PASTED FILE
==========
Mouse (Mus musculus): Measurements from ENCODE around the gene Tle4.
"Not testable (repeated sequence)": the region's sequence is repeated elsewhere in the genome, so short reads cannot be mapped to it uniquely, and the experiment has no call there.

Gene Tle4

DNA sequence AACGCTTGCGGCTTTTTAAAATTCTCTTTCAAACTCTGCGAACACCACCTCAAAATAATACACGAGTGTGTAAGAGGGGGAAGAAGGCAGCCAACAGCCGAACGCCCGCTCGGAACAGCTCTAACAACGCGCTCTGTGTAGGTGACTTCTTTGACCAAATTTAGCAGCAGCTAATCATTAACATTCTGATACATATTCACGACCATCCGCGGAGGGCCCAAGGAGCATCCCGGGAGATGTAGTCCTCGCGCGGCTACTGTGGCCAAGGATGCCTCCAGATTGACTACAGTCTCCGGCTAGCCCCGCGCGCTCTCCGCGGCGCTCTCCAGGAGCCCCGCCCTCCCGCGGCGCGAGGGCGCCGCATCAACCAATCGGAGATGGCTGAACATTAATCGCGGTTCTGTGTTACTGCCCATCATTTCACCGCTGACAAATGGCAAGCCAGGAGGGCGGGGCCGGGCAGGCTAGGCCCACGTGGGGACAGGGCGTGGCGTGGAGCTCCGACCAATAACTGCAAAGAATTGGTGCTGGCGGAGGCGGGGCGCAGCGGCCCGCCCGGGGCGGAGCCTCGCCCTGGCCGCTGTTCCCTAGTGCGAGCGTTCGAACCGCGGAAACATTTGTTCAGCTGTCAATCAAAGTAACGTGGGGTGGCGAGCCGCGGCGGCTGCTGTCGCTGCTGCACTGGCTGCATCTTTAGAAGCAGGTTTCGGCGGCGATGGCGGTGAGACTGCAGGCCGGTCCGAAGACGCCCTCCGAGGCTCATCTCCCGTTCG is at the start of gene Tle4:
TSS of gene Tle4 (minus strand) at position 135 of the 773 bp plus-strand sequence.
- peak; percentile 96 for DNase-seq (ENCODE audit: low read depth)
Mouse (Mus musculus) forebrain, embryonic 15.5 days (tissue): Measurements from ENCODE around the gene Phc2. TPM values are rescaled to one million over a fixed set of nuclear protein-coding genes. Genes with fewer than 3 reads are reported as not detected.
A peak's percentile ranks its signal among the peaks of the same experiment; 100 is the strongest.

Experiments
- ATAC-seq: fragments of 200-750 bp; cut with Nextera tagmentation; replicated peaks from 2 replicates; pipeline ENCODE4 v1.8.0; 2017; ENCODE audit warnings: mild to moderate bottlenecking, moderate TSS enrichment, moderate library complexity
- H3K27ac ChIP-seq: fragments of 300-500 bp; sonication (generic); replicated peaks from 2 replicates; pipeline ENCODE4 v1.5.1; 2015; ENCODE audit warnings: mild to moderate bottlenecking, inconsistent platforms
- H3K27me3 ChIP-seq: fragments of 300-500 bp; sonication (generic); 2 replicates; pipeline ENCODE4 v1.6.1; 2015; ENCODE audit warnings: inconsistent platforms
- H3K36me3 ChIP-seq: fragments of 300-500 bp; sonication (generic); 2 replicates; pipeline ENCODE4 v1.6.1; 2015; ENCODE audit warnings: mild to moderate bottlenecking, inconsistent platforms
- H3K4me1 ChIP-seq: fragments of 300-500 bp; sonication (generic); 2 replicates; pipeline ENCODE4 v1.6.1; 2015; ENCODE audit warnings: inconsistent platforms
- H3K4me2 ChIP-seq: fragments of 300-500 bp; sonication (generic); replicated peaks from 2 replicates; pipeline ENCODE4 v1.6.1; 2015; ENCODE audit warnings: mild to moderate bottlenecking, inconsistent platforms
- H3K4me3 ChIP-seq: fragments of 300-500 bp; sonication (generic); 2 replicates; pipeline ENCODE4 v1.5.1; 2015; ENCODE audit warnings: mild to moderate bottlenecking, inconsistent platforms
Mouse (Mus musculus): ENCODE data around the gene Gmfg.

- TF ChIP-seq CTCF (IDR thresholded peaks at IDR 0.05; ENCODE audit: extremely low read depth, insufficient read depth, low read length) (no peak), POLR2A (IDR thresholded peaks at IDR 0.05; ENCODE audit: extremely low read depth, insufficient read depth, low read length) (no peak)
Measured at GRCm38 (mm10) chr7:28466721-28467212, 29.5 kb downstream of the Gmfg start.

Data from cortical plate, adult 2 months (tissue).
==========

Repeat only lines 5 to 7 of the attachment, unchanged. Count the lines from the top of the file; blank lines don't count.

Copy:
TSS of gene Tle4 (minus strand) at position 135 of the 773 bp plus-strand sequence.
- peak; percentile 96 for DNase-seq (ENCODE audit: low read depth)
Mouse (Mus musculus) forebrain, embryonic 15.5 days (tissue): Measurements from ENCODE around the gene Phc2. TPM values are rescaled to one million over a fixed set of nuclear protein-coding genes. Genes with fewer than 3 reads are reported as not detected.